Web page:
Kansas City general manager Dayton Moore. (Getty Images)

The man who was almost Red Sox general manager: Kansas City's Dayton Moore

Rob Bradford
October 10, 2014 - 3:06 am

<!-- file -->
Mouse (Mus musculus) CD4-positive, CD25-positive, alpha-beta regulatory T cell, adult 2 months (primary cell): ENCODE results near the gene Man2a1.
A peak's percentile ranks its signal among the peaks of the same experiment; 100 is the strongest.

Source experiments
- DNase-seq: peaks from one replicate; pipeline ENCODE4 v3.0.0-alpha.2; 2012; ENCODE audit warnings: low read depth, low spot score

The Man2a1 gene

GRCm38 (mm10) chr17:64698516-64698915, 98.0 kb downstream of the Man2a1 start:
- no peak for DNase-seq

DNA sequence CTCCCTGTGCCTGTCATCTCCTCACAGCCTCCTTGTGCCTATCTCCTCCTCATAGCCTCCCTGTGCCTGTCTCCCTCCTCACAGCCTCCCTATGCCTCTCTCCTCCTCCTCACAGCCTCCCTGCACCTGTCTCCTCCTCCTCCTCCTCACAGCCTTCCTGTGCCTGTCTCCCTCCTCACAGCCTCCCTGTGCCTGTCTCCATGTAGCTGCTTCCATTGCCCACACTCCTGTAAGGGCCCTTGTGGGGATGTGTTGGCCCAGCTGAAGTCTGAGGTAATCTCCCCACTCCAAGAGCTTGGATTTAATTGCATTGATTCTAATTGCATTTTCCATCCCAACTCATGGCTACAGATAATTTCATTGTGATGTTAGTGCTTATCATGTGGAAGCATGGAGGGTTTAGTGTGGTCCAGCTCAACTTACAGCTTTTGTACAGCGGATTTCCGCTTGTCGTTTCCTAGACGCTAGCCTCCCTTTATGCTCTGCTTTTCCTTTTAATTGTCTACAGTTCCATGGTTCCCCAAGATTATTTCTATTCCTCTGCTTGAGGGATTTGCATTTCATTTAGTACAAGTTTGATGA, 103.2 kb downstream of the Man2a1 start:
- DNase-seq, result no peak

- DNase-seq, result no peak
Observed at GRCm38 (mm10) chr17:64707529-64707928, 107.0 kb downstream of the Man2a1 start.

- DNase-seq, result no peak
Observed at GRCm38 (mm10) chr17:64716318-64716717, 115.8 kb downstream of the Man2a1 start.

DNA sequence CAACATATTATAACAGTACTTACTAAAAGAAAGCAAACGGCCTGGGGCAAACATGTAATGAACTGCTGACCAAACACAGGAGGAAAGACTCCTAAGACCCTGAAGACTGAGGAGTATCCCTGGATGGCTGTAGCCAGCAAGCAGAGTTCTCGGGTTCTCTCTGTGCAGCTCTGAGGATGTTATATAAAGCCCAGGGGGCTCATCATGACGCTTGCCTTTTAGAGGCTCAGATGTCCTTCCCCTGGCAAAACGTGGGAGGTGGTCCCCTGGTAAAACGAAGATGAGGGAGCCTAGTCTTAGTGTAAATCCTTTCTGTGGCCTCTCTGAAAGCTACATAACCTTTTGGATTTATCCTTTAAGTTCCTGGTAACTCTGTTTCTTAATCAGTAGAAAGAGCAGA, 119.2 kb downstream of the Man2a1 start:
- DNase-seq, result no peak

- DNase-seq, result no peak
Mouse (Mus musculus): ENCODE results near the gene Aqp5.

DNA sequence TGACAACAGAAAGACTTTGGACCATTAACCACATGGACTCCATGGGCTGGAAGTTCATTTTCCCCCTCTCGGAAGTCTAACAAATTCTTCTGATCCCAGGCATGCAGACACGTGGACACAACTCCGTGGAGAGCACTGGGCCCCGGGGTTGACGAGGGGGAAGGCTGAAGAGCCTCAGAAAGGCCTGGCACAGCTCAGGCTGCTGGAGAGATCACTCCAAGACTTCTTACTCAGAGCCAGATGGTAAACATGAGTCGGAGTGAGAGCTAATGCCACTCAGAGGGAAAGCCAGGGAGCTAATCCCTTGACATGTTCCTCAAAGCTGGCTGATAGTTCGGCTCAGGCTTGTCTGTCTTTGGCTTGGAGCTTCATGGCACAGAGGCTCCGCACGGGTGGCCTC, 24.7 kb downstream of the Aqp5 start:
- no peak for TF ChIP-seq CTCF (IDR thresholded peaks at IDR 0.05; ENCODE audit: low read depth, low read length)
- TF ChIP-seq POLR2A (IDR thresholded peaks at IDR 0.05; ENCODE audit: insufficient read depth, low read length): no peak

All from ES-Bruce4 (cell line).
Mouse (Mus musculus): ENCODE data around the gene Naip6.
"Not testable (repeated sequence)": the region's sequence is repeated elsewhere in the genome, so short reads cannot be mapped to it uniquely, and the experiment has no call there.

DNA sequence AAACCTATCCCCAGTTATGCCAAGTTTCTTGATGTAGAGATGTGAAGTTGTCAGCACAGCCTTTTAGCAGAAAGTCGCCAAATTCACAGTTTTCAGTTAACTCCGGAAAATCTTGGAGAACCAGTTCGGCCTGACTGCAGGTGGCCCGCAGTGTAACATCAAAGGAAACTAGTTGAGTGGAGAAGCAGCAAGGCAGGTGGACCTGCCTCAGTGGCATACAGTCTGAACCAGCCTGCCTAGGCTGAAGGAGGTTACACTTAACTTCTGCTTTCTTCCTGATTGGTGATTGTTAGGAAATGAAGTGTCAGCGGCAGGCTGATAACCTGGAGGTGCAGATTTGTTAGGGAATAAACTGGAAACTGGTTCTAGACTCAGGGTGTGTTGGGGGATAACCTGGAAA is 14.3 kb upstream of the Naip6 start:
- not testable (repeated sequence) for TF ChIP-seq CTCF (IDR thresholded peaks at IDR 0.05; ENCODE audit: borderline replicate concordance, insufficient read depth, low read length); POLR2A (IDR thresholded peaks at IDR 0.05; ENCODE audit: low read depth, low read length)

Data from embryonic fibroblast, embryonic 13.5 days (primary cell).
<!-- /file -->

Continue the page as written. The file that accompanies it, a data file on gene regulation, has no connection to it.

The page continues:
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Finding Red Sox connections on one side of the American League Championship Series -- over with the Orioles -- isn'€™t difficult. You have reliever Andrew Miller, infielder Kelly Johnson, perhaps outfielder Quintin Berry, and, of course, former Sox general manager Dan Duquette. Kansas City? Not so easy. There is however one prominent name with the Royals who almost played an enormous role in Red Sox history: Dayton Moore. It was nine years ago that the Kansas City general manager '€“ and then-Atlanta Braves assistant GM '€“ almost became the man who ran the show for the Red Sox. "€œWe always like to confirm our judgment about people," said Red Sox president Larry Lucchino Thursday. '€"It pleases me that a guy like this got his chance to make good, and it sort of confirms that maybe we were on the right track.'€" The track that Lucchino and the Red Sox found themselves on following the '€™05 season was one that possibly could have landed Moore as Theo Epstein'€™s replacement. Moore, -- who has been the Royals GM since '€™08 -- was brought in for an interview by the Red Sox during Epstein'€™s hiatus (which was brought on by a dispute with Lucchino over power within the organization). While his name wasn'€™t well known at the time, Moore did have an ally within the Red Sox decision-making power structure. "He was a guy who [former assistant to the GM] Bill Lajoie had touted from time to time to me," Lucchino said. "During that [strange time], I was talking to Bill during that period. "We had come to trust Bill'€™s judgment and experience. During that period he had pressed for us to interview Dayton Moore, and we did. He was a player personnel guy, but he had no GM experience or even administrative experience that I could remember. He was a player evaluator, which is of course what I consider to be the most important job when hiring a guy. How to evaluate player talent is No. 1 on the list." Moore had made his mark with the Braves working under longtime GM John Schuerholz. And while the Red Sox brought in others during Epstein'€™s absence '€“ such as former Montreal general manager Jim Beattie '€“ the then-38 year old was perhaps the most intriguing of the bunch for the Sox. "He seemed like a precise kind of guy, and you add that to his reputation as an evaluator, you see someone who is going to almost inevitably be a GM," Lucchino noted. In the end, the uncertainty of the situation was not conducive to making the hire. Sometime after the interview, Moore took his name out of consideration, with the Red Sox ultimately filling in the Epstein-free gap with assistant GMs Jed Hoyer and Ben Cherington. Clouding the process was also a divide within the Red Sox upper-management/ownership as to whether or not to move on from Epstein at al from the time. ("€œSome of us thought about it," said Lucchino when asked if there was an impetus to hire a GM from outside the organization during Epstein'€™s leave.) "It was all part of the unusual dynamic that was going on at that point,"€ Lucchino said. "If it was a clean, simple process I think you would have had an even better shot." Moore would get his shot with his hometown Royals. And after a somewhat rocky road (toiling through four losing seasons before the last two campaigns), he finds himself in a pretty good place. (To listen to Dayton Moore's appearance on this season's "Trade Deadline Show" click here.)

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